WWII German Navy Cable Reels

Published: June 6th, 2012     
Product Image
Parts Packaging
Reviewed by: Luke R. Bucci PhD - IPMS# 33549
Scale: 1/700
Company: Lion Roar
Price: $10.95
Product / Stock #: R7056
Product provided by: Dragon Models USA

Bottom Line

Lion Roar expands its WW2 German Navy 1/700 warship photoetch set lineup with German Navy (DKM) cable reels. Caveat: these are the cable reels only - no cables/ropes are supplied - you will have empty reels after assembling that will need to be filled up (or not) with very fine thread or wire. For the advanced modeler only. This set replaces the older Lion Roar 70008 DKM IV Cable Reels set, which had fewer cable reels per fret.

What You Get

For a retail price of $11, you get a medium-sized fret of stainless steel with five different sizes of cable reels, a grand total of 84 reels (16, 20, 22, 11, 15 in order of declining size). That is 13 cents per cable reel. You get the matching insides of the reels. The fret is covered on both sides with a plastic peel-away film. Instructions show which "insides" go with which reel. The outsides of the reels have embossed detail, and look very accurate according to photographs of WW2 DKM warships. The detail is outstanding.

The Builds

After washing with soapy water, I airbrushed the fret with Lifecolor Acrylic Hobby Colors Hellgrau 50 Var. (DKM Light Grey). I painted various diameters of plastic rod with Tamiya XF-52 Dark Earth color (a medium brown color). You will need to remove any molded-on cable reels on your intended model, without removing too much deck detail. I used a sharp hobby knife and a Dremel tool with a small, round sanding attachment. You will have to assemble each cable reel as follows: 1) remove reel from fret; 2) bend sides of reel up to vertical; 3) remove insides for that reel from fret; 4) roll insides into tubular shape till ends meet; 5) add cable (fine thread, wire, line) to inside - one layer should suffice; 6) glue insides to reel. The insides are quite small for the smaller reels, and are somewhat difficult to roll into a tube. These are very small pieces, and you will need a way to apply very small amounts of cyanoacrylate (CA) glue. I suggest you put the seam side of the inside piece down so it will not show (unless the cable hides the seam, of course).

Then you have to decide if you want the reels filled with cables or not. I assume Lion Roar meant for you to thread each reel with very fine wire, line, or thread. The instructions do not mention what to do with the reels after assembly. The instructions also do not provide ship diagrams in order to locate reel positions. That is easily accomplished by removing the kit reels and replacing, or scouring references, but indicates this set is for advanced modelers only.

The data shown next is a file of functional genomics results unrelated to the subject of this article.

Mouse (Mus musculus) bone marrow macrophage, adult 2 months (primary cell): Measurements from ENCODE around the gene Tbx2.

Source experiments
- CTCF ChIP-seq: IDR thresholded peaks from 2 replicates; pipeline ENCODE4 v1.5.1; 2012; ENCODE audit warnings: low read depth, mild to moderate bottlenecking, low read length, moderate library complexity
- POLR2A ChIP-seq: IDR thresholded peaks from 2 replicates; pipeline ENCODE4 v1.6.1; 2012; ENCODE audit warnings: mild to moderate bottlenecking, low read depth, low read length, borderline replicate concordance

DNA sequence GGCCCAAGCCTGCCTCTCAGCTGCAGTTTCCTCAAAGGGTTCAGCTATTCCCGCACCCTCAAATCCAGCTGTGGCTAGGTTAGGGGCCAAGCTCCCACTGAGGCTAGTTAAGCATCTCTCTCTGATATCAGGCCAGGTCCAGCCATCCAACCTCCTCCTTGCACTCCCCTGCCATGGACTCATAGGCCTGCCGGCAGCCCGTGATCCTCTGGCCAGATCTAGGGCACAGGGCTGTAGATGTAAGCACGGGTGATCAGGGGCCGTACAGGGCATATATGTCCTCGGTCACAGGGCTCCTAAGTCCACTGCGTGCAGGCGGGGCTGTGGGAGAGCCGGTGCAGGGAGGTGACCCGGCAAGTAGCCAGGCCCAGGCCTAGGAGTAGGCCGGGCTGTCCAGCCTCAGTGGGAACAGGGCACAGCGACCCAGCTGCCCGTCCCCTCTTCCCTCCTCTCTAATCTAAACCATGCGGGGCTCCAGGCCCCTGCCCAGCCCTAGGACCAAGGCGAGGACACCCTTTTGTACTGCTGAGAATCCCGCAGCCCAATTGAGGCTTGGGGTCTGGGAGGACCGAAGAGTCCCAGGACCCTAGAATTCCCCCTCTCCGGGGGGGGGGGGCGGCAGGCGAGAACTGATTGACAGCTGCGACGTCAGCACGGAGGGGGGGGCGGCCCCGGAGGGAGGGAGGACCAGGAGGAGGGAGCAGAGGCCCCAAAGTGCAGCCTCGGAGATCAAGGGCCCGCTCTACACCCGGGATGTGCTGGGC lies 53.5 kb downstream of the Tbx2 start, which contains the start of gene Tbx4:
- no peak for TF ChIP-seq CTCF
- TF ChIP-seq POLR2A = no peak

I thought it would be easier to put a layer of cable on each inside piece before installing the inside to the reel, but that was not right. So I used both human hair (from my wife - a nice reddish blond color that looked like rope) and fishing line (Maxima 0.003 inch fishing line) to thread the largest cable reels. Both were attached with CA glue and wound around the insides to the largest cable reels). This procedure works but takes a lot of time per reel, and the risk of distorting or destroying the reel is high. I did not even try threading hair or fishing line for medium-sized or smaller cable reels. I am not that crazy. I suppose one could cut small, curved segments of hair or line and attach with thin CA glue to the cage before attaching it to the reel. Talk about splitting hairs!

I looked at the previous Lion Roar DKM Cable Reel set (LR700008) from a few years back. This set did not have the insides, and differ from the new set (R7056) by having a solid base. Like other PE cable reels, one needs to paint plastic rod and cut it to fit, then glue it inside the reel, simulating cable/rope. This retro approach was much faster, simpler and less damaging to the cable reels, especially the smaller reels. From a normal viewing distance, the lack of cable detail is not noticeable. So, I used painted plastic rod cut to shape to fill the insides of Lion Roar R7056 reels. They looked fine, and had a little more detail than Lion Roar's earlier PE set.

Previously built (and reviewed for IPMS/USA) DKM destroyers were chosen to illustrate Lion Roar DKM Cable Reels. Since these models already had the earlier Lion Roar PE cable reels in locations other than the bow, I used the new set reel in the bow positions. These positions are much easier to photograph too.

The old and new Lion Roar PE cable reels both look much better than molded-on reels.

Pros

  1. Accurate and to-scale appearance.
  2. Exceptional detail.
  3. Option to leave unfilled or filled with cable.